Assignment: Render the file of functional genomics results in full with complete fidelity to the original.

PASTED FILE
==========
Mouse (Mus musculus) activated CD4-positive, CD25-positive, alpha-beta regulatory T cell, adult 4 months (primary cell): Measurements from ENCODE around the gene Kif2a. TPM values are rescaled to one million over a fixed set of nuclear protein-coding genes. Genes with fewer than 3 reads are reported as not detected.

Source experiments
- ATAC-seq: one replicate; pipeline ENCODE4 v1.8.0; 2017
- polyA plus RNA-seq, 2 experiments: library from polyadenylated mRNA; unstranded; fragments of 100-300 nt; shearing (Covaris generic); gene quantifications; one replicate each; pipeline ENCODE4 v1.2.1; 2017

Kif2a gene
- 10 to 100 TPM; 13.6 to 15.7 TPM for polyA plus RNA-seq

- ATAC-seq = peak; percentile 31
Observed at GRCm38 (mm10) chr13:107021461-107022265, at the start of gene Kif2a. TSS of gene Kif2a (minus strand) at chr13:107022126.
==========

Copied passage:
Mouse (Mus musculus) activated CD4-positive, CD25-positive, alpha-beta regulatory T cell, adult 4 months (primary cell): Measurements from ENCODE around the gene Kif2a. TPM values are rescaled to one million over a fixed set of nuclear protein-coding genes. Genes with fewer than 3 reads are reported as not detected.

Source experiments
- ATAC-seq: one replicate; pipeline ENCODE4 v1.8.0; 2017
- polyA plus RNA-seq, 2 experiments: library from polyadenylated mRNA; unstranded; fragments of 100-300 nt; shearing (Covaris generic); gene quantifications; one replicate each; pipeline ENCODE4 v1.2.1; 2017

Kif2a gene
- 10 to 100 TPM; 13.6 to 15.7 TPM for polyA plus RNA-seq

- ATAC-seq = peak; percentile 31
Observed at GRCm38 (mm10) chr13:107021461-107022265, at the start of gene Kif2a. TSS of gene Kif2a (minus strand) at chr13:107022126.